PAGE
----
The Utrechtse Heuvelrug is another stunning landscape created by glaciers about 150,000 years ago. The glaciers deposited sand as they moved across the landscape, and that sand became the rolling hills we can see at the Utrechtse Heuvelrug park today. Heuvelrug translates to “hill ridge”, so if you’re craving a (gentle) uphill hike, then this is the spot to head to. If you’re from a country with actual mountains, these hills probably won’t look like much to you, but once you’ve lived in the Netherlands for a few years, you’ll take what you can get.

📍 Where to find it: Utrechtse Heuvelrug
🧭 How to get there: Car is quickest, but bus or bike is also possible.

Waterloopbos: a forest water wonder in Marknesse

photo of a water scale model in Waterloopbos, a forest in the Netherlands
One of the water scale models at the Waterloopbos. Image: Dominicus Johannes Bergsma/Wikimedia Commons/CC4.0

The Waterloopbos is a stunning forest, but like the Haagse Bos, it’s also worth visiting for its history. Between the 1950s and the 1990s, the Waterloopbos was actually the location of the Dutch water laboratory. The laboratory used scale models to figure out the effects of water currents and the best place for a port or a harbour.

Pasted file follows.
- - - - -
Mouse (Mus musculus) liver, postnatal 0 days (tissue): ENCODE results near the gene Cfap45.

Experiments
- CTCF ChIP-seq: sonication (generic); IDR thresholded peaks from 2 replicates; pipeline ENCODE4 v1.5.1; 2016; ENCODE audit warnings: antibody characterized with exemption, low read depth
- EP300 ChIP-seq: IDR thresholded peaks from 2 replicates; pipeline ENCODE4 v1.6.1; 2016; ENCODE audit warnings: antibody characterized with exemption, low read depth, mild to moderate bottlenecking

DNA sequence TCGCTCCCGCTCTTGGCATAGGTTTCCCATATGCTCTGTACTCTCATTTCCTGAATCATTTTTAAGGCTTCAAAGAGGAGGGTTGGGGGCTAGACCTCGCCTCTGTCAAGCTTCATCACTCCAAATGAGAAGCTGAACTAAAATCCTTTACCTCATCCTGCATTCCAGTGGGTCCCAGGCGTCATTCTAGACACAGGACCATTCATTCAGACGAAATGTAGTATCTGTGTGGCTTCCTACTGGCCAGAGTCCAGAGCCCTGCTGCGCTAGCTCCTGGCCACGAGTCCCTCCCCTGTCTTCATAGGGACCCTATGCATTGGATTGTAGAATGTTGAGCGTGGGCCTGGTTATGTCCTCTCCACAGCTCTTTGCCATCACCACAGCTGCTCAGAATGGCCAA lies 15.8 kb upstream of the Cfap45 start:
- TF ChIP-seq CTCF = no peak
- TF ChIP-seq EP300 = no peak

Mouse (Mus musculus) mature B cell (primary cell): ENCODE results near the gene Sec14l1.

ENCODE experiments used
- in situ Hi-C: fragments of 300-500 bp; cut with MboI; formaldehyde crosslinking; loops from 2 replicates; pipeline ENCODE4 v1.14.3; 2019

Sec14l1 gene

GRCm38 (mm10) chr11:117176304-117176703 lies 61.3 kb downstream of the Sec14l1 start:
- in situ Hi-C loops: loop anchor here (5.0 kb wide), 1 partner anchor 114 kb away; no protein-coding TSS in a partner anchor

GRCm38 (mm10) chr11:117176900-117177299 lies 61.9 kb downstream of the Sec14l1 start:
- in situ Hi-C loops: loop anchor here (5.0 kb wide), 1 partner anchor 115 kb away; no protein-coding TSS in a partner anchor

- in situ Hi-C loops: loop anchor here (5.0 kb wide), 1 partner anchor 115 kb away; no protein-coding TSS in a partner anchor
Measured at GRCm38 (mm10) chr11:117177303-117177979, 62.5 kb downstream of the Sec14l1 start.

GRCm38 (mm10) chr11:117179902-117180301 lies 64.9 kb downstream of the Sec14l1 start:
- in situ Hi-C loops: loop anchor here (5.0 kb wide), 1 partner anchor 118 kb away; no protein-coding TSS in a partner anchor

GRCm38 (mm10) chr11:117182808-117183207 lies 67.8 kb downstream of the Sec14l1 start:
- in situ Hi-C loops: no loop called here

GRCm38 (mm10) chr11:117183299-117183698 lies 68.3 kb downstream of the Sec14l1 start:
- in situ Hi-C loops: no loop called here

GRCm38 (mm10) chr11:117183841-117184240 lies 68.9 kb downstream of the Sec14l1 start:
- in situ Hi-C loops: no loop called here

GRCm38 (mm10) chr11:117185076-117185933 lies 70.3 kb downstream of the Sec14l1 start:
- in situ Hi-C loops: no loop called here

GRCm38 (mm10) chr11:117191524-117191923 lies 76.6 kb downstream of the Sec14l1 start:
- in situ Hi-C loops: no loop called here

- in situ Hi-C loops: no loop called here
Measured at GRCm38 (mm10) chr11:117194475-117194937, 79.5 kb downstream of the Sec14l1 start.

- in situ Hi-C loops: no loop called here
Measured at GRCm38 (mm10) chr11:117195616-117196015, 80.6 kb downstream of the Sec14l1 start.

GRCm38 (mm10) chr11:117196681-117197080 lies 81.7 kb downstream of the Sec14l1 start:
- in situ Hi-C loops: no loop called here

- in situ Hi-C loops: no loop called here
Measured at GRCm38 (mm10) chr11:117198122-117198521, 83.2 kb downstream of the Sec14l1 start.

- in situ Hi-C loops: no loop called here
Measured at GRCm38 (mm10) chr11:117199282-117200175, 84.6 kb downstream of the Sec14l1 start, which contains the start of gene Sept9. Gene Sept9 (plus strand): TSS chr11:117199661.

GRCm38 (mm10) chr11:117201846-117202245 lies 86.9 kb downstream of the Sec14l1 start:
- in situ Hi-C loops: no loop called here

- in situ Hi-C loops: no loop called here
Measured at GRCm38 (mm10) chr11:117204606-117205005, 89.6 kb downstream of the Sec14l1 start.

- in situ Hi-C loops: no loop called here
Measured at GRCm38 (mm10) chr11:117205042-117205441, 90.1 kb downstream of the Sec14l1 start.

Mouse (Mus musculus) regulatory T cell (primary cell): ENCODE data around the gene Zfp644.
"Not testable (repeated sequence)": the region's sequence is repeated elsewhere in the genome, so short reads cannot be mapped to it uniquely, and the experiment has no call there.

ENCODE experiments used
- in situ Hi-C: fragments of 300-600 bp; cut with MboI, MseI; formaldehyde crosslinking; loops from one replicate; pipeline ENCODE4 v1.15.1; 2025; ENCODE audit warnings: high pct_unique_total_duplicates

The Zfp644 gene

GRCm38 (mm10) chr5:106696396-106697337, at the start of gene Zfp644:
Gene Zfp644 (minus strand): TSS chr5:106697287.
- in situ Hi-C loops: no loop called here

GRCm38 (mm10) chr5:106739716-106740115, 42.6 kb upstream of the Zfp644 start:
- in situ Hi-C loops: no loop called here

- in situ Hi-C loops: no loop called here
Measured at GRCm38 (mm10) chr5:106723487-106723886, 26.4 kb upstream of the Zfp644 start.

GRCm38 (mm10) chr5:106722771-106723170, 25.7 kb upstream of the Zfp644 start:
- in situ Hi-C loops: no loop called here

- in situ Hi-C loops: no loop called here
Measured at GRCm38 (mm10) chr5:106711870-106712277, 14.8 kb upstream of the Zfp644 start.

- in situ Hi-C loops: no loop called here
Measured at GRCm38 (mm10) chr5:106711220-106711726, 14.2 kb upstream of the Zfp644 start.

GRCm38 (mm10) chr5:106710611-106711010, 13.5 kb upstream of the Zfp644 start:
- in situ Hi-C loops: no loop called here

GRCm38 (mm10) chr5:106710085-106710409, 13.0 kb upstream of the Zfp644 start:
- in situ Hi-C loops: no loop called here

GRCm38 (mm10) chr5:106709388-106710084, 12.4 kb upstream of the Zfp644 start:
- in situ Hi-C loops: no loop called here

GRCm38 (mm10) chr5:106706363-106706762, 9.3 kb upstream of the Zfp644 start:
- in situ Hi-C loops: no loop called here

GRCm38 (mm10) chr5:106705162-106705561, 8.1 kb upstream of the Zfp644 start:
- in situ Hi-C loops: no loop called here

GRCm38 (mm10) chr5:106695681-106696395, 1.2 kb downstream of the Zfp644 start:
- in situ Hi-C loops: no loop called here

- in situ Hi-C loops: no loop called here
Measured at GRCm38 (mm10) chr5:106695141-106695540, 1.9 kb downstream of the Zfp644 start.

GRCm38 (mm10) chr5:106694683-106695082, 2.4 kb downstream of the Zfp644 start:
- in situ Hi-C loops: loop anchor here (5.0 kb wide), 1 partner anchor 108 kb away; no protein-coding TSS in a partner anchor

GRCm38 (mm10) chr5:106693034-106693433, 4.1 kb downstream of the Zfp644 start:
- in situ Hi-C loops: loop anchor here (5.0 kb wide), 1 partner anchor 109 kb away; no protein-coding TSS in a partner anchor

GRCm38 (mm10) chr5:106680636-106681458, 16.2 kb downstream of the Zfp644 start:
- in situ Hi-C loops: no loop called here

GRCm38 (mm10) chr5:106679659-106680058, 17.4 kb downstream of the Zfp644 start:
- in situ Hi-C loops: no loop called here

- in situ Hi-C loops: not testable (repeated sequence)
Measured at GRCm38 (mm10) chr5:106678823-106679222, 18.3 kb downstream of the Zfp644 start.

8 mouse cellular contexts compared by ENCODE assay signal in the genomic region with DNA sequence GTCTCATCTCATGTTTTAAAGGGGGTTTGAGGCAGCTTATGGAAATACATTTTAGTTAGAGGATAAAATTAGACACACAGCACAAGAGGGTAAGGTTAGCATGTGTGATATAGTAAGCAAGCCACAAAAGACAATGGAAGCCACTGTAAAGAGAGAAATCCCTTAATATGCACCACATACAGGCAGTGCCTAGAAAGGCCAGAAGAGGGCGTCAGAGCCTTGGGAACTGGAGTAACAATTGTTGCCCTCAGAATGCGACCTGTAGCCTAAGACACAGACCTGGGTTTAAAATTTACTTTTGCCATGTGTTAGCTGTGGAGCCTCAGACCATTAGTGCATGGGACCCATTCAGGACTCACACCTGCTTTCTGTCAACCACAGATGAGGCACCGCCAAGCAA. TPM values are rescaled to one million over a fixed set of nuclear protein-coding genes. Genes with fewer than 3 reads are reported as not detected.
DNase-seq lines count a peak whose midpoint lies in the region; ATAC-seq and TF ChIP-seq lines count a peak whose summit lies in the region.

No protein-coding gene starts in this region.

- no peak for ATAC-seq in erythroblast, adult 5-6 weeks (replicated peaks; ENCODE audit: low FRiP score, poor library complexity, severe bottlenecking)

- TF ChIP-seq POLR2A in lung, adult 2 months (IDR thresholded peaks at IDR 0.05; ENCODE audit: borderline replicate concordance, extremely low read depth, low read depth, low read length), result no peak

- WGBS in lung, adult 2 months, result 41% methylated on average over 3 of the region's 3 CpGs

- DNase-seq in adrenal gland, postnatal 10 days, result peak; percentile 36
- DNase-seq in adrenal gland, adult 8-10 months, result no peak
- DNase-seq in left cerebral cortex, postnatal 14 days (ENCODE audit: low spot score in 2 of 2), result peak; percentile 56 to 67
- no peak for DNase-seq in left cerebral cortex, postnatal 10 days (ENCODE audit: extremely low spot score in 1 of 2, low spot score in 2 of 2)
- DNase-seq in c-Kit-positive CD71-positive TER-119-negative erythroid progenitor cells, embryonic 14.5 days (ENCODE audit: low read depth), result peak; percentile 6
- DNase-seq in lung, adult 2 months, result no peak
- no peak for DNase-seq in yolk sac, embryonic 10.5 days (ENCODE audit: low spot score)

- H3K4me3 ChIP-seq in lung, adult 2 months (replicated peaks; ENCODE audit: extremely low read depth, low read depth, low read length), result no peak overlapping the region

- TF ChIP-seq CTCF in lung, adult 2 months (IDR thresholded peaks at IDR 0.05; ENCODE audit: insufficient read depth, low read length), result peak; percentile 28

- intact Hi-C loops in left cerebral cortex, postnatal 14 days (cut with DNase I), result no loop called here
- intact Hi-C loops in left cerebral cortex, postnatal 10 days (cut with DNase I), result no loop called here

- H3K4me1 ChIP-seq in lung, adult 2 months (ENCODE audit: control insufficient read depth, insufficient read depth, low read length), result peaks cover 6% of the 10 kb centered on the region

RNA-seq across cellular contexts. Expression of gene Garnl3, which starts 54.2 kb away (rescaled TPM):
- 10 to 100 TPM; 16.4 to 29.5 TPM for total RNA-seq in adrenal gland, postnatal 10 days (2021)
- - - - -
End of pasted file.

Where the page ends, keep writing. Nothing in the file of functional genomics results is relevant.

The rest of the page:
Now, the laboratory is gone, but the models remain. They’re magically overgrown with plants, and the mix of shadow from the trees and running water makes this an excellent spot to go dragonfly watching in the summer months.

📍 Where to find it: Waterloopbos
🧭 How to get there: Drive, or get to Marknesse first, then cycle or take the bus.

Got any other must-see forests for us in the Netherlands? Drop them in the comments below, we’re always looking for more woody places to wander in.

Feature Image: doortjekl/Pixabay
Editor’s Note: This article was originally published in July 2020, and was fully updated in October 2020 for your reading pleasure.